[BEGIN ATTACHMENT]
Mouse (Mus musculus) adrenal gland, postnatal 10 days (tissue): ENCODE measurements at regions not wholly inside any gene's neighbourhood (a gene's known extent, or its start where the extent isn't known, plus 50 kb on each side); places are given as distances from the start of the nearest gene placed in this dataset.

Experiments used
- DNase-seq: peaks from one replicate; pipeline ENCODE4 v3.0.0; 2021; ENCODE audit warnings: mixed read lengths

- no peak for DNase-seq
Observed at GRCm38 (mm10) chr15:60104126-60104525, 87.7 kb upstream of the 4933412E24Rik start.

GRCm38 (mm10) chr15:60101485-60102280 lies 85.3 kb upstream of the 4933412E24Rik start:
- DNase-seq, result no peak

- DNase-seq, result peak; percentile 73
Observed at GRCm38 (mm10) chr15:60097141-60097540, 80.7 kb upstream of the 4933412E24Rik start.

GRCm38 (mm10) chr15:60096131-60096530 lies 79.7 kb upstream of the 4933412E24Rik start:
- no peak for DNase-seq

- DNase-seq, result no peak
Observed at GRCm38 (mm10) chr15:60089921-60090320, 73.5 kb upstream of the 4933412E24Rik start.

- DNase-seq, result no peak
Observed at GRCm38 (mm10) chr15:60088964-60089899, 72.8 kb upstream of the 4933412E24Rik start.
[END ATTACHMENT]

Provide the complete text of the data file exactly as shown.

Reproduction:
Mouse (Mus musculus) adrenal gland, postnatal 10 days (tissue): ENCODE measurements at regions not wholly inside any gene's neighbourhood (a gene's known extent, or its start where the extent isn't known, plus 50 kb on each side); places are given as distances from the start of the nearest gene placed in this dataset.

Experiments used
- DNase-seq: peaks from one replicate; pipeline ENCODE4 v3.0.0; 2021; ENCODE audit warnings: mixed read lengths

- no peak for DNase-seq
Observed at GRCm38 (mm10) chr15:60104126-60104525, 87.7 kb upstream of the 4933412E24Rik start.

GRCm38 (mm10) chr15:60101485-60102280 lies 85.3 kb upstream of the 4933412E24Rik start:
- DNase-seq, result no peak

- DNase-seq, result peak; percentile 73
Observed at GRCm38 (mm10) chr15:60097141-60097540, 80.7 kb upstream of the 4933412E24Rik start.

GRCm38 (mm10) chr15:60096131-60096530 lies 79.7 kb upstream of the 4933412E24Rik start:
- no peak for DNase-seq

- DNase-seq, result no peak
Observed at GRCm38 (mm10) chr15:60089921-60090320, 73.5 kb upstream of the 4933412E24Rik start.

- DNase-seq, result no peak
Observed at GRCm38 (mm10) chr15:60088964-60089899, 72.8 kb upstream of the 4933412E24Rik start.